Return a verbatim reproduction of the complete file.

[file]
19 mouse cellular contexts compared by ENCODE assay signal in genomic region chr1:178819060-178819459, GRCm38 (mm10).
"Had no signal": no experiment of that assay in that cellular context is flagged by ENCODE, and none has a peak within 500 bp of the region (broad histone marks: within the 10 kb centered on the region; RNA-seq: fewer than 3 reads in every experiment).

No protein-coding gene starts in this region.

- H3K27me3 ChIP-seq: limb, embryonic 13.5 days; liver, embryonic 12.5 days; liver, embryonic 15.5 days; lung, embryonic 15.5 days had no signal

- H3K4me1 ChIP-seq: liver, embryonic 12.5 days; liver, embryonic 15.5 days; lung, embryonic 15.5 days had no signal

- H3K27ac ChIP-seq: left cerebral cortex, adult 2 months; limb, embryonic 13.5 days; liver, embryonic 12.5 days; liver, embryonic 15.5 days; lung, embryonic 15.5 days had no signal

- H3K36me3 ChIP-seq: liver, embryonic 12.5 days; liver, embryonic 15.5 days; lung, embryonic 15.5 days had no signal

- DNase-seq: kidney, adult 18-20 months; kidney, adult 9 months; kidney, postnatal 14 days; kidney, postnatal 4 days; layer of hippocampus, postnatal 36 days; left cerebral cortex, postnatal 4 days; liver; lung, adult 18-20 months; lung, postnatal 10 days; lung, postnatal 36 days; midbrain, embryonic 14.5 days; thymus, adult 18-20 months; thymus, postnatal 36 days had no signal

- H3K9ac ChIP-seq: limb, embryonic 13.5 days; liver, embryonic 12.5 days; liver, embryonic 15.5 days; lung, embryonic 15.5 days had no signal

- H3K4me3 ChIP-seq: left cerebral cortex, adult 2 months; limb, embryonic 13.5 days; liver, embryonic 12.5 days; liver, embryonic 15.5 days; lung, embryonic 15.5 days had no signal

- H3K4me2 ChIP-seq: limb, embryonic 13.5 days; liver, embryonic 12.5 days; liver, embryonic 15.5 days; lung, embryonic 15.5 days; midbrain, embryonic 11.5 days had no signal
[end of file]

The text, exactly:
19 mouse cellular contexts compared by ENCODE assay signal in genomic region chr1:178819060-178819459, GRCm38 (mm10).
"Had no signal": no experiment of that assay in that cellular context is flagged by ENCODE, and none has a peak within 500 bp of the region (broad histone marks: within the 10 kb centered on the region; RNA-seq: fewer than 3 reads in every experiment).

No protein-coding gene starts in this region.

- H3K27me3 ChIP-seq: limb, embryonic 13.5 days; liver, embryonic 12.5 days; liver, embryonic 15.5 days; lung, embryonic 15.5 days had no signal

- H3K4me1 ChIP-seq: liver, embryonic 12.5 days; liver, embryonic 15.5 days; lung, embryonic 15.5 days had no signal

- H3K27ac ChIP-seq: left cerebral cortex, adult 2 months; limb, embryonic 13.5 days; liver, embryonic 12.5 days; liver, embryonic 15.5 days; lung, embryonic 15.5 days had no signal

- H3K36me3 ChIP-seq: liver, embryonic 12.5 days; liver, embryonic 15.5 days; lung, embryonic 15.5 days had no signal

- DNase-seq: kidney, adult 18-20 months; kidney, adult 9 months; kidney, postnatal 14 days; kidney, postnatal 4 days; layer of hippocampus, postnatal 36 days; left cerebral cortex, postnatal 4 days; liver; lung, adult 18-20 months; lung, postnatal 10 days; lung, postnatal 36 days; midbrain, embryonic 14.5 days; thymus, adult 18-20 months; thymus, postnatal 36 days had no signal

- H3K9ac ChIP-seq: limb, embryonic 13.5 days; liver, embryonic 12.5 days; liver, embryonic 15.5 days; lung, embryonic 15.5 days had no signal

- H3K4me3 ChIP-seq: left cerebral cortex, adult 2 months; limb, embryonic 13.5 days; liver, embryonic 12.5 days; liver, embryonic 15.5 days; lung, embryonic 15.5 days had no signal

- H3K4me2 ChIP-seq: limb, embryonic 13.5 days; liver, embryonic 12.5 days; liver, embryonic 15.5 days; lung, embryonic 15.5 days; midbrain, embryonic 11.5 days had no signal